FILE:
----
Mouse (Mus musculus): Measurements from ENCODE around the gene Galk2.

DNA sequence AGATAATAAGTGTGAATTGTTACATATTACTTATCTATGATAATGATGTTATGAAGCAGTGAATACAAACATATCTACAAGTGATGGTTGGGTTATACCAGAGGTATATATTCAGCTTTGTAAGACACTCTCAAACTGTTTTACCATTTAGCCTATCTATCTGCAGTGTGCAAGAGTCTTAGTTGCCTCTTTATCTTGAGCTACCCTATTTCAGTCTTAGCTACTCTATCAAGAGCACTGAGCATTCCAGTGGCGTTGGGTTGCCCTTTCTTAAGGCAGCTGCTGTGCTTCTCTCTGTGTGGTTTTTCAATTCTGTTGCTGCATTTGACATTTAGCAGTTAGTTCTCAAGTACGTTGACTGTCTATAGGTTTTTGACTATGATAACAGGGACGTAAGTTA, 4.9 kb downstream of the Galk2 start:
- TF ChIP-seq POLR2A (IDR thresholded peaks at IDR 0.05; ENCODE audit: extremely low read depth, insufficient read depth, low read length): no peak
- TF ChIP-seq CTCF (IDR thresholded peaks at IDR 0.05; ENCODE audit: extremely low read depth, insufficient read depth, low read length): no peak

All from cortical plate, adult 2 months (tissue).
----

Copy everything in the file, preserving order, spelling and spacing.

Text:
Mouse (Mus musculus): Measurements from ENCODE around the gene Galk2.

DNA sequence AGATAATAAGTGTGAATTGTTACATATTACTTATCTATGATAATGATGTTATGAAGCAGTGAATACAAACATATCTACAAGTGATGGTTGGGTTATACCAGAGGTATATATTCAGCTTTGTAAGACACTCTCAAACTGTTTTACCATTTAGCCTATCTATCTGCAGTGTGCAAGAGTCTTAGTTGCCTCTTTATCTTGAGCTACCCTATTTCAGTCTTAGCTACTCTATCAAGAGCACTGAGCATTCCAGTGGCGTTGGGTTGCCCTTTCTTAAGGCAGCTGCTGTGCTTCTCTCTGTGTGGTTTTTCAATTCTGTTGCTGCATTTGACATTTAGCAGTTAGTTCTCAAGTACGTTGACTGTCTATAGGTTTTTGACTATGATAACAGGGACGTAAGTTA, 4.9 kb downstream of the Galk2 start:
- TF ChIP-seq POLR2A (IDR thresholded peaks at IDR 0.05; ENCODE audit: extremely low read depth, insufficient read depth, low read length): no peak
- TF ChIP-seq CTCF (IDR thresholded peaks at IDR 0.05; ENCODE audit: extremely low read depth, insufficient read depth, low read length): no peak

All from cortical plate, adult 2 months (tissue).